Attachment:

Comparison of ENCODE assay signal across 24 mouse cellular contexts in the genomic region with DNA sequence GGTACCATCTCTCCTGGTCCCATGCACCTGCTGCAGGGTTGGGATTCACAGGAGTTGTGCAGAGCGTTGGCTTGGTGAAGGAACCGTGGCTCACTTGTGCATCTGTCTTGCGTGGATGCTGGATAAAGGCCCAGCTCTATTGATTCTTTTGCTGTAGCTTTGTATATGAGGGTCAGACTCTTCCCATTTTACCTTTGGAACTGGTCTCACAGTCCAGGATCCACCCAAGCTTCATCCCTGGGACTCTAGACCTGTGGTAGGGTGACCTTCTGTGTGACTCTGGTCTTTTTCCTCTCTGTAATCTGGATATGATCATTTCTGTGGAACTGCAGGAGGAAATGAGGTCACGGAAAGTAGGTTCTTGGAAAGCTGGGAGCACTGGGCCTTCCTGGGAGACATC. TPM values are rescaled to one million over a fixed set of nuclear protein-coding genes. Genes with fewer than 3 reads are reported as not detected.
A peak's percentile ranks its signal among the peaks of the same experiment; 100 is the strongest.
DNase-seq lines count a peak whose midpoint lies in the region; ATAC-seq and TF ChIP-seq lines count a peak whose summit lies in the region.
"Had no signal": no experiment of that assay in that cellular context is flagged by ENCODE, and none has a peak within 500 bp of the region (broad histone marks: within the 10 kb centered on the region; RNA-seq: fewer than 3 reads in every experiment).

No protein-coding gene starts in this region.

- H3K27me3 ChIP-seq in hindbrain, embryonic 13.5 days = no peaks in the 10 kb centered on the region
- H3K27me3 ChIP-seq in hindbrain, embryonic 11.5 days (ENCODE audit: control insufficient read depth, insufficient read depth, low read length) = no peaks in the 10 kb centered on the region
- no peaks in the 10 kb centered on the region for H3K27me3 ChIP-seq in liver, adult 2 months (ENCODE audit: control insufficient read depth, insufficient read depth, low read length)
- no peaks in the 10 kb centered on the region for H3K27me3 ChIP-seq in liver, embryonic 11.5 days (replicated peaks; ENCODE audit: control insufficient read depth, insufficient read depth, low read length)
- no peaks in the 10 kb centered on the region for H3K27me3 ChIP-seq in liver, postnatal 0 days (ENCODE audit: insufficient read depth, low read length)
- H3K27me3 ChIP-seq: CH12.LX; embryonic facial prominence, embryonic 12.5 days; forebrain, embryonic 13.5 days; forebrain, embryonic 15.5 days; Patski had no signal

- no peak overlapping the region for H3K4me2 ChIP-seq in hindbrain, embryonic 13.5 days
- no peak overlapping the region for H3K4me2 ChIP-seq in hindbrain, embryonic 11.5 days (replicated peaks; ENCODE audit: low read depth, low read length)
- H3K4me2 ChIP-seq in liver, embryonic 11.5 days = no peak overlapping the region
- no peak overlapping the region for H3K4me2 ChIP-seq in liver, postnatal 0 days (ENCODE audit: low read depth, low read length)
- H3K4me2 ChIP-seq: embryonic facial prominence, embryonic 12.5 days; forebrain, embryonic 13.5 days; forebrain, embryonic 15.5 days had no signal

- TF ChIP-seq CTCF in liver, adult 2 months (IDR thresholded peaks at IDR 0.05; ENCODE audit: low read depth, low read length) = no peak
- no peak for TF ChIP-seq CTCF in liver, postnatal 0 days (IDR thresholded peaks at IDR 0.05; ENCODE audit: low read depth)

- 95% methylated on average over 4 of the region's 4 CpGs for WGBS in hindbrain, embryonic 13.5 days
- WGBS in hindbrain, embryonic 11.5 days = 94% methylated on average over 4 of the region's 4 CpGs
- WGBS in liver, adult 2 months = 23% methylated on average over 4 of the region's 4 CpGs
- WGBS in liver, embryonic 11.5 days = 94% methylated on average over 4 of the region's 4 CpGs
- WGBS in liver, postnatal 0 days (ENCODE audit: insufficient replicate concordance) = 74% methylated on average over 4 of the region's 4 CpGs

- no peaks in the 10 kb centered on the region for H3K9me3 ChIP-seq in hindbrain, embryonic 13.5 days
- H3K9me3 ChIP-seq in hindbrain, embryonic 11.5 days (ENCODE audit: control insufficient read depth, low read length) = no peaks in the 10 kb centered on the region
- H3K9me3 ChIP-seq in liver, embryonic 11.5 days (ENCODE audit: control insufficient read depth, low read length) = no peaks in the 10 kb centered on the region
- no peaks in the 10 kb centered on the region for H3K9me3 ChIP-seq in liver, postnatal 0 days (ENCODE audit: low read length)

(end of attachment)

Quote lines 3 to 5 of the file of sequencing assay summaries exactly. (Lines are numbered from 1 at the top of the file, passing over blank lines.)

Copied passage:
DNase-seq lines count a peak whose midpoint lies in the region; ATAC-seq and TF ChIP-seq lines count a peak whose summit lies in the region.
"Had no signal": no experiment of that assay in that cellular context is flagged by ENCODE, and none has a peak within 500 bp of the region (broad histone marks: within the 10 kb centered on the region; RNA-seq: fewer than 3 reads in every experiment).

No protein-coding gene starts in this region.